Tropical diseases threaten New York

November 3, 1999

By Lucy Chubb

As New York City health officials struggle to curb the spread of encephalitis among its citizens, Physicians for Social Responsibility warned on September 21 that outbreaks of this and other mosquito-borne diseases will be on the rise if global warming remains on its current path.

Infectious diseases such as encephalitis, malaria and yellow fever will become prevalent in regions beyond the tropics, according to the group, as greenhouse gases continue to increase in the atmosphere and the Earth warms.

Three elderly people have died in New York City from the St Louis strain of encephalitis. The St Louis strain causes inflammation of the brain that is almost always induced by a virus carried by mosquitoes. Normally, encephalitis is not deadly and can be treated, but it can be fatal to those with a weakened immune system.

The issue, according to Dr Cathey Falvo, program director for International and Public Health at New York Medical College, who is also a member of the Physicians for Social Responsibility board, is whether the disease-causing microbes that are carried by mosquitoes will be able to survive through the winter.

The Culex mosquitoes that spread diseases like malaria and encephalitis are prevalent in many areas but do not always carry disease. For an outbreak to occur in the United States, the microbes that cause illness must be carried in from other countries, and conditions must be right for the microbes to remain alive and for the mosquitoes that spread them to flourish.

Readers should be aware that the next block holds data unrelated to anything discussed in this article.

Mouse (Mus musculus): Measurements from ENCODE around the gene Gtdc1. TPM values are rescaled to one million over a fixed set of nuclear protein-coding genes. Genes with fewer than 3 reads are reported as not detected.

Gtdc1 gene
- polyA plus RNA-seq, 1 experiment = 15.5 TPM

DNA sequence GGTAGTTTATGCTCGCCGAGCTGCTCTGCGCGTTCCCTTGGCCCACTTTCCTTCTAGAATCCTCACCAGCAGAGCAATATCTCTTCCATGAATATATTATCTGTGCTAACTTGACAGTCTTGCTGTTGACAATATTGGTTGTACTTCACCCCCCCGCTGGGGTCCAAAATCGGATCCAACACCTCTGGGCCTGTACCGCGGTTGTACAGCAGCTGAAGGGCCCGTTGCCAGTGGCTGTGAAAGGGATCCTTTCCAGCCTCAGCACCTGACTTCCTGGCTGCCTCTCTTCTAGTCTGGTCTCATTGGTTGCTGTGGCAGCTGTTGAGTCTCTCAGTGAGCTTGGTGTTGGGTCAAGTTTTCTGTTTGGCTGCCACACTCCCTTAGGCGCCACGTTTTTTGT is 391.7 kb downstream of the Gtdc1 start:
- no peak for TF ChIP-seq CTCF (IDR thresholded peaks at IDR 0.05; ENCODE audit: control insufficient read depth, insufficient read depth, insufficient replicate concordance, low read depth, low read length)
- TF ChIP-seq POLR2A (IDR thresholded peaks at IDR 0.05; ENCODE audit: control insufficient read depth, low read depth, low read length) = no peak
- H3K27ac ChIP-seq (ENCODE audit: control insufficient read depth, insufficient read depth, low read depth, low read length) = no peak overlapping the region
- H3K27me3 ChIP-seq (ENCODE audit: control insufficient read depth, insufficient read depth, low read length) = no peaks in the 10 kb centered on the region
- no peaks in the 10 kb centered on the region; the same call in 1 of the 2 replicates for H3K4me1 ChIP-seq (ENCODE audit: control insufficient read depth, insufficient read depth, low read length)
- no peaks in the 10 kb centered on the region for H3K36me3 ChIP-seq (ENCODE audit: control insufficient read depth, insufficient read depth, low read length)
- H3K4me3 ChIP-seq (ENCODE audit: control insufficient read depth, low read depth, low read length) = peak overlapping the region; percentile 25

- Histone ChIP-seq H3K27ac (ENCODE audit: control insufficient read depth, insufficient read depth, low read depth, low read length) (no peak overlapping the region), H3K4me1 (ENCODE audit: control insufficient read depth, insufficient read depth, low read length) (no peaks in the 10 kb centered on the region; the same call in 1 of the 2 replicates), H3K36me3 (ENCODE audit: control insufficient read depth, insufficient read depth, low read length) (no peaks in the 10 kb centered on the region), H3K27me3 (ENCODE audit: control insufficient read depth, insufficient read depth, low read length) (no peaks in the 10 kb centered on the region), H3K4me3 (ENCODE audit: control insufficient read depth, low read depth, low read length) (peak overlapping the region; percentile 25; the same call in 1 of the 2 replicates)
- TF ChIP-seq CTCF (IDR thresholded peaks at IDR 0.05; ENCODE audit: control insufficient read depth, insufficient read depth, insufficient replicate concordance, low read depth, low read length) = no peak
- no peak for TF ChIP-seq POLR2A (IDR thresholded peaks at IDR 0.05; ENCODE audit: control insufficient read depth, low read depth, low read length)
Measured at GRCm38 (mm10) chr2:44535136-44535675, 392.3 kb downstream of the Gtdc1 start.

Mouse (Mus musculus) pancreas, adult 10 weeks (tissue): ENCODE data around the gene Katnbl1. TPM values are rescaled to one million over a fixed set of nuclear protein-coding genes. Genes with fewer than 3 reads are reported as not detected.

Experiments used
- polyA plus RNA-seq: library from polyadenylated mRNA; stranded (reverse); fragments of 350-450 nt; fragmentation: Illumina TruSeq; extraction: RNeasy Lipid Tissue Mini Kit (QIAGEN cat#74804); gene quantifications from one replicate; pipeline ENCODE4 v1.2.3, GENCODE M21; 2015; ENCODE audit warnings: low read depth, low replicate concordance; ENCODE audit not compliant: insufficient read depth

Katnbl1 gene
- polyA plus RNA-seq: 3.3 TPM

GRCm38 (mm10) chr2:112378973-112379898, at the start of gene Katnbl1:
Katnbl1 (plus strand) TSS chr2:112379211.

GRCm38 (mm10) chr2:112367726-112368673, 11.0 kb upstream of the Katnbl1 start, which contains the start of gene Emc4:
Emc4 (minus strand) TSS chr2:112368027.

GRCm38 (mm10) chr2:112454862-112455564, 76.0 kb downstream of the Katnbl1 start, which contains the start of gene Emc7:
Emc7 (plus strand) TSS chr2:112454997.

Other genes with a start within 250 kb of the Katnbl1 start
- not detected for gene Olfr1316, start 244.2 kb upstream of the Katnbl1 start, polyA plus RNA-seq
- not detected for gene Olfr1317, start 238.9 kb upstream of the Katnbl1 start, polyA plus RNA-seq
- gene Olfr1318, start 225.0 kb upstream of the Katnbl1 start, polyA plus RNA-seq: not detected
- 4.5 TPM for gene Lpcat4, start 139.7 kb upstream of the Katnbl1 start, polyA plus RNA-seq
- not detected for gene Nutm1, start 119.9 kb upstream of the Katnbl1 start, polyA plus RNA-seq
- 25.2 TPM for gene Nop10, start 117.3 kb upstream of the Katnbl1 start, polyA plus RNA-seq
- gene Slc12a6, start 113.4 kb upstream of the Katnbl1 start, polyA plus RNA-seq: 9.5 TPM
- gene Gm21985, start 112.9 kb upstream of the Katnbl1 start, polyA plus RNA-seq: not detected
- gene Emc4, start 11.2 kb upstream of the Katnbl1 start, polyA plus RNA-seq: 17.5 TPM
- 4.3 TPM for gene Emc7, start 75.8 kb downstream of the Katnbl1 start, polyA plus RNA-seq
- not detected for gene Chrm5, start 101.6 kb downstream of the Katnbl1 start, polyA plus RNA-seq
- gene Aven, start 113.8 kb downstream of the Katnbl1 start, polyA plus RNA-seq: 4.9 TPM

These microbes die when they are exposed to colder temperatures. This is why in New York City officials have pledged to spray pesticides until the first frost, since the cold weather would kill the microbes and preclude the need to continue spraying.

Falvo believes that the agreements made in Rio de Janeiro and Kyoto regarding global warming need to be implemented as soon as possible. She also advocates government incentives to conserve energy, the promotion of alternative energies such as wind and solar and discretion when it comes to exporting energy technology. For instance, Western nations should first suggest renewable solar or wind technologies to developing countries, rather than offering hydroelectric or nuclear energy technology at the outset.

Falvo is hopeful about new studies being conducted to harness the power of ocean currents to generate electricity, though this research is in its infancy.

Considering the New York City encephalitis problem, Falvo suggests that the infrastructure responding to outbreaks of mosquito-borne diseases ought to improve.

For example, the Culex mosquito responsible for the spread of encephalitis prefers long, hot and dry spells before it breeds. It would be helpful, she said, if there were someone at the health department knowledgeable about insects and their life cycles who could predict that there might be an outbreak. These weather conditions conducive to the breeding of the Culex existed on the East Coast for most of the summer.

Some of the steps that could have been taken include warning citizens about the possibility of an outbreak, encouraging them to wear insect repellent and suggesting the use of window screens if people choose not to run their air conditioning or don't have it.

With such cautionary tactics, the controversial spraying of the pesticide Malathion could have been avoided, at least to some extent. While she is concerned about the use of pesticides, Falvo does admit that there is not always a better choice, and that the use of pesticides in New York City probably could not have been avoided under the circumstances.

[Copyright 1999, Environmental News Network, All Rights Reserved.]

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